Saturday, July 26, 2014

Phone Ultra Voice Changer
(now available on Google Play)
call your buddies using different voice effects !

Thursday, April 4, 2013

check out the iRig Mic Cast Microphone !

Check out the promo video that I created for my business affiliate, IK Multimedia:

They've got a cool external microphone which you can plug into your Android device (make sure your Android device can accept an external microphone via the headphone port) or your iPhone. The demo was recorded on on my Motorola Defy (Android 4.1.1, with CyanoGen Mod 10.0) with an iRig Mic Cast microphone plugged in. It's a cool little mike that records better than the built in microphone and it looks pretty cool too. :).

For more information on the iRig Mic Cast microphone, you can check it out here:

Tuesday, February 12, 2013

Space Hero Ace

My latest game, Space Hero Ace, is now available on the Apple App Store, for iPad/iPhone/iPod Touch.

You can check it out here:

Here is a Youtube demo: Space Hero Ace demo video

And some screenshots:

Technical Support

For technical support for Ultra Voice Changer and Deluxe Ultra Voice Changer, you should first check out this dedicated Google Groups site: Ultra Voice Changer at Google Groups

For all other technical support, you can email me directly at kimusoft at

Wednesday, September 26, 2012

Discussion Board for "Ultra Voice Changer"

Here are the links to access the Discussion Board for both Ultra Voice Changer and Deluxe Ultra Voice Changer:

  Ultra Voice Changer Discussion Board on Google Groups
 Bitly version of url:

 You should be able to find quick solutions there or post a question if you don't see a solution to your particular problem.

Wednesday, September 28, 2011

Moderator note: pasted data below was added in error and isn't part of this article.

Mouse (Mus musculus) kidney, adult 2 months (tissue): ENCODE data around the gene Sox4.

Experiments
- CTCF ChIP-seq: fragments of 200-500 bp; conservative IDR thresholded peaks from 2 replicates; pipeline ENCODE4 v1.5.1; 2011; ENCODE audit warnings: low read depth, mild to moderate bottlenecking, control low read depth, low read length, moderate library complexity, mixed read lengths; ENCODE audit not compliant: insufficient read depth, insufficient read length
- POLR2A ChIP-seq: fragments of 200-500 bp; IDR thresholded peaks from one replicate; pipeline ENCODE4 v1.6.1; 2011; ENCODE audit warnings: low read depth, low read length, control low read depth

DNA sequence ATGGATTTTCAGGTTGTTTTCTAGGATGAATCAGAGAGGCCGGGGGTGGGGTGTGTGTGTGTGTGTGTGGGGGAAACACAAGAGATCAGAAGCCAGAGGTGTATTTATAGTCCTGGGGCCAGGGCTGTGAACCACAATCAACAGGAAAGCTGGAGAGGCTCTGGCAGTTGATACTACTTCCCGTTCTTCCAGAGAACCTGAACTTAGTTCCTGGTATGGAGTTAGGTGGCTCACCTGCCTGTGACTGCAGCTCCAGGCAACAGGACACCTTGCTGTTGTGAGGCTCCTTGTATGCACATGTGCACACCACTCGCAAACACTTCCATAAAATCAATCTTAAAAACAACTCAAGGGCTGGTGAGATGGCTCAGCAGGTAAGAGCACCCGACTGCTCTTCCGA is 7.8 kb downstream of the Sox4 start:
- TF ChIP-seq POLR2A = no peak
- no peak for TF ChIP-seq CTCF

Learning foreign languages the easy way -- trans-English

Last night I was watching some Japanese anime that had some awkwardly translated English subtitles and I thought to myself that it would be nice to learn a little Japanese while I was watching the anime. But the problem is that subtitled translations restructure the dialogue according to the language of the subtitle. So there was no way that I could match up the Japanese dialogue I was hearing with the English subtitles I was seeing.

I realized that if a transitional subtitling mechanism was used instead, which preserved the original word order of the Japanese dialogue I would probably be able to match up the words more easily. It would read like weird, but understandable English.

The basic idea behind trans-English (transitional English), is to use simpler subtitles, that match the word order of the original spoken dialogue, in order to facilitate foreign language learning.

Here’s an example with Korean, which I know a little of. “Hangguk-mar chekkum aruh yoh”. A typical English subtitling would totally restructure this to be: “I know very little Korean language” or “I know very little Korean”. Now, because of the reordering of the words, in order to maintain a presentable English sentence, the person watching the Korean video, with English subtitles, would have no idea which English word corresponded with which Korean word.

Now, here’s a trans-English (transitional English) subtitled version of the same Korean sentence: “Korean-language little know sir/madam”. It doesn’t take a rocket scientist to match up words here.

Hangguk-mar => Korean-language
Chekkum => little
Aruh => know
Yoh => sir/madam.